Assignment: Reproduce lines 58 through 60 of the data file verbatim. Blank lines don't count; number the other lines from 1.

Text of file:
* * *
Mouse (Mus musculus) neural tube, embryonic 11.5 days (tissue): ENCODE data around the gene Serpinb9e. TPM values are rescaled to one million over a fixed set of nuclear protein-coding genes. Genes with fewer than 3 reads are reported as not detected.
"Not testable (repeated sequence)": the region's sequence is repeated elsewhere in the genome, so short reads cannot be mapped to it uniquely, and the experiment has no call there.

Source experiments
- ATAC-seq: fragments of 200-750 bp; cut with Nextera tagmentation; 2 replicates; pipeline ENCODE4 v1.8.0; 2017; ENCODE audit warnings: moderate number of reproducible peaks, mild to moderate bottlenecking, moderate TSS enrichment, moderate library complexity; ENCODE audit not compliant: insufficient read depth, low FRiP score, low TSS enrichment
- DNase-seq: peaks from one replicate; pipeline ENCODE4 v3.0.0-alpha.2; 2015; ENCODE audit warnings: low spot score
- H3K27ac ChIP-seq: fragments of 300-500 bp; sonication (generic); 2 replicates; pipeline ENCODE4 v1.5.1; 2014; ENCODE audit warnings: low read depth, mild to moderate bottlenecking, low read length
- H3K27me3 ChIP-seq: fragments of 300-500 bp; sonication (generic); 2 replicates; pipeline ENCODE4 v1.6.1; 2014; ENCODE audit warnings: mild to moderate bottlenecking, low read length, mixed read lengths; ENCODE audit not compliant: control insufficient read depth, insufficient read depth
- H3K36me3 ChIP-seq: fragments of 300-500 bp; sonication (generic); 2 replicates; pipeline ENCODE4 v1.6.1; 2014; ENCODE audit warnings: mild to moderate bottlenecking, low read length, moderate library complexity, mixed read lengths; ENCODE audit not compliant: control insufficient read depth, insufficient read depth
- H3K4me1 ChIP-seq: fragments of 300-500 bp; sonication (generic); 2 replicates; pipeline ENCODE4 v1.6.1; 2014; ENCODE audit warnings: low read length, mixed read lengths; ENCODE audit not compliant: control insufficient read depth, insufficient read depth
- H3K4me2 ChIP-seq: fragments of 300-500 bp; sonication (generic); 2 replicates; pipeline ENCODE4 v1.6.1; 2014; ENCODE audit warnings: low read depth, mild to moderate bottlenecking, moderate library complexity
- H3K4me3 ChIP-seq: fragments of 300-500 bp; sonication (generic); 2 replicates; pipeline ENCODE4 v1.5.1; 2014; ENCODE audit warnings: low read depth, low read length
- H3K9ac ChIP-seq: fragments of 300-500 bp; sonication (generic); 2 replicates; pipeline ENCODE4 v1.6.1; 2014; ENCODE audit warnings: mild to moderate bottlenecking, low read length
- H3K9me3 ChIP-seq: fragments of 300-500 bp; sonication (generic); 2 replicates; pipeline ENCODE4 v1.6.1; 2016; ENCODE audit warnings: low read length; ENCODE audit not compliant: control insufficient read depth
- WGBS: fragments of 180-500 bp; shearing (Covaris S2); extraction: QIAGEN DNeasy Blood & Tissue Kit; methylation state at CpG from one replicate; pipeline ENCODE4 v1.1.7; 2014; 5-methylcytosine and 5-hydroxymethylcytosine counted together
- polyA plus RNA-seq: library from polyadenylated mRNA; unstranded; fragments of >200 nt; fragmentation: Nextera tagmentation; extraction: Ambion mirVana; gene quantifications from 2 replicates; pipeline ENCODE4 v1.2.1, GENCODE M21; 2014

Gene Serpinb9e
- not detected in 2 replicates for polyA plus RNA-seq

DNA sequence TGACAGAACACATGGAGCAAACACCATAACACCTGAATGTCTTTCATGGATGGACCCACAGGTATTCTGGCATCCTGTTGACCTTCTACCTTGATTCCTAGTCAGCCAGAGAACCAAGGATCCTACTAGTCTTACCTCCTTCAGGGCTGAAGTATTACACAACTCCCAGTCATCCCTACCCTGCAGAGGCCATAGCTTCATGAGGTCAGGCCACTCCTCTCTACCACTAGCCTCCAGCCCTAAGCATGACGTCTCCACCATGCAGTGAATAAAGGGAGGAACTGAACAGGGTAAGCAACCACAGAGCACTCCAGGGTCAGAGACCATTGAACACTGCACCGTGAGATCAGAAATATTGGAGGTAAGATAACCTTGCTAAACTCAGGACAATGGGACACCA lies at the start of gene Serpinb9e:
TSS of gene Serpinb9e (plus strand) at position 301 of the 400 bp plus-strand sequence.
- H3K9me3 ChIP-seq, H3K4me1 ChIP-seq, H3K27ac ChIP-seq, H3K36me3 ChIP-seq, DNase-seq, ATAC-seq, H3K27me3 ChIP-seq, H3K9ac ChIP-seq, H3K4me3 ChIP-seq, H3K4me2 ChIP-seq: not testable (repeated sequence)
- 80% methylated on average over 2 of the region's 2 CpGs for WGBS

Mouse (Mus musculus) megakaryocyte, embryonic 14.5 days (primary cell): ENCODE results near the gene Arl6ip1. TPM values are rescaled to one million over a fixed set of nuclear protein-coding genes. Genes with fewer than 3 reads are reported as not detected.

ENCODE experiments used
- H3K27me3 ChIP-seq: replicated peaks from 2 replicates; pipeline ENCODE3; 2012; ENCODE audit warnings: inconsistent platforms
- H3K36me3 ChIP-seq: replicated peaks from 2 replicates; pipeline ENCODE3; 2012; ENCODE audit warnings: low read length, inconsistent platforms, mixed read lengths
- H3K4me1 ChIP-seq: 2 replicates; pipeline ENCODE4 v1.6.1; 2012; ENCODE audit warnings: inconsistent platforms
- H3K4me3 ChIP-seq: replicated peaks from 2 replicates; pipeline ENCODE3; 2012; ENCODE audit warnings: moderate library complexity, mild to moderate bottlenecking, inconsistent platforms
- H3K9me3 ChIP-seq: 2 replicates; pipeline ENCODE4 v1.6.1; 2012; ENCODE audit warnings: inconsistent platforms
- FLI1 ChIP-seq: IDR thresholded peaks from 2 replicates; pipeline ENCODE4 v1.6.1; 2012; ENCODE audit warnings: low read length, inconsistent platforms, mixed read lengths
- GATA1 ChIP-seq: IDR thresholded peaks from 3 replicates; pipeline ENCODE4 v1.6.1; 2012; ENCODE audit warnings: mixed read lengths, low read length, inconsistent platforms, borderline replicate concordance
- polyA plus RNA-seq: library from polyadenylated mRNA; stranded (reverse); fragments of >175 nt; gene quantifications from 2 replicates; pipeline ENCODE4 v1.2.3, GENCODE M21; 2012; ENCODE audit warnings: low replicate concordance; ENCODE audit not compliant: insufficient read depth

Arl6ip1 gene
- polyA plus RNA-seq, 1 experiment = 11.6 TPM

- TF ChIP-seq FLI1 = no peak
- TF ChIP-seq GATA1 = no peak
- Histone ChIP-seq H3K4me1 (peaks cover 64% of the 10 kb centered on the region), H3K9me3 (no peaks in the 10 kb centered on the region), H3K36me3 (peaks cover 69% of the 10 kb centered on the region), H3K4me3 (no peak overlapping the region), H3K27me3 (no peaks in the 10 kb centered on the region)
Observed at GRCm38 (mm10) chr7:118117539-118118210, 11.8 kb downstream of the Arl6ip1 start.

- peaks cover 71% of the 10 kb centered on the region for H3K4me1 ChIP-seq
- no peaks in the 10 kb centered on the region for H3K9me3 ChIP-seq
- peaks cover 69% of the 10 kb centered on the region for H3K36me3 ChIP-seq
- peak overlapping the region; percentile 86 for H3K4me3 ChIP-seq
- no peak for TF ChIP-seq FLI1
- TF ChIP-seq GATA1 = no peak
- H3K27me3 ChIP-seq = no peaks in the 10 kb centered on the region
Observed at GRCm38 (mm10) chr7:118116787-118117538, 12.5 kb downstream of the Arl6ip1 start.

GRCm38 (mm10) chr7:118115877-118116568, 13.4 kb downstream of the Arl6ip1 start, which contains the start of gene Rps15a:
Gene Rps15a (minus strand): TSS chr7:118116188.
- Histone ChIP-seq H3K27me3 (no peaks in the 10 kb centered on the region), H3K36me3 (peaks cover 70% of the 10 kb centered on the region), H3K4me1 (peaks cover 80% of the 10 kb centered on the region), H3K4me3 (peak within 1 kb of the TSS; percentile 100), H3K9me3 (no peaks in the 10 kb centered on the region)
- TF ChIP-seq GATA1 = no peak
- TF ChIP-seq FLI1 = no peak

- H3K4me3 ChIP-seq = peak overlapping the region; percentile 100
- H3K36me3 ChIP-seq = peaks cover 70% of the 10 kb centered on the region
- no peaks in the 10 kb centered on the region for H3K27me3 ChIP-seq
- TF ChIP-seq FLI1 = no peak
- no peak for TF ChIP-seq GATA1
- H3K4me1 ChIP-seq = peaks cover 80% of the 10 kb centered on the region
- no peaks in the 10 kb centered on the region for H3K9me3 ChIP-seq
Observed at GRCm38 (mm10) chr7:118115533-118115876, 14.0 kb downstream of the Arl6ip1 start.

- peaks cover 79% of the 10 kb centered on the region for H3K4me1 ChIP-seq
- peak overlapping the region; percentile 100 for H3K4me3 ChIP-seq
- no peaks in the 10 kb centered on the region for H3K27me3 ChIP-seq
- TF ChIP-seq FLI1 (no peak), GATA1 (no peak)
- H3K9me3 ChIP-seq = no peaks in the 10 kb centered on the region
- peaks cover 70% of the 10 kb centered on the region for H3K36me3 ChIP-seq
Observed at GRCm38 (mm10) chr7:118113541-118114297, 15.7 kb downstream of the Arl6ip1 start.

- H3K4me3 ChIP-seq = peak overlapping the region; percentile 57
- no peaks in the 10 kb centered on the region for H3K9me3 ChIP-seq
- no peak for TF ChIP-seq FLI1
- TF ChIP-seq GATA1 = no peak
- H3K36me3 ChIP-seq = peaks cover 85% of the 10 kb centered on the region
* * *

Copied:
Observed at GRCm38 (mm10) chr7:118115533-118115876, 14.0 kb downstream of the Arl6ip1 start.

- peaks cover 79% of the 10 kb centered on the region for H3K4me1 ChIP-seq
- peak overlapping the region; percentile 100 for H3K4me3 ChIP-seq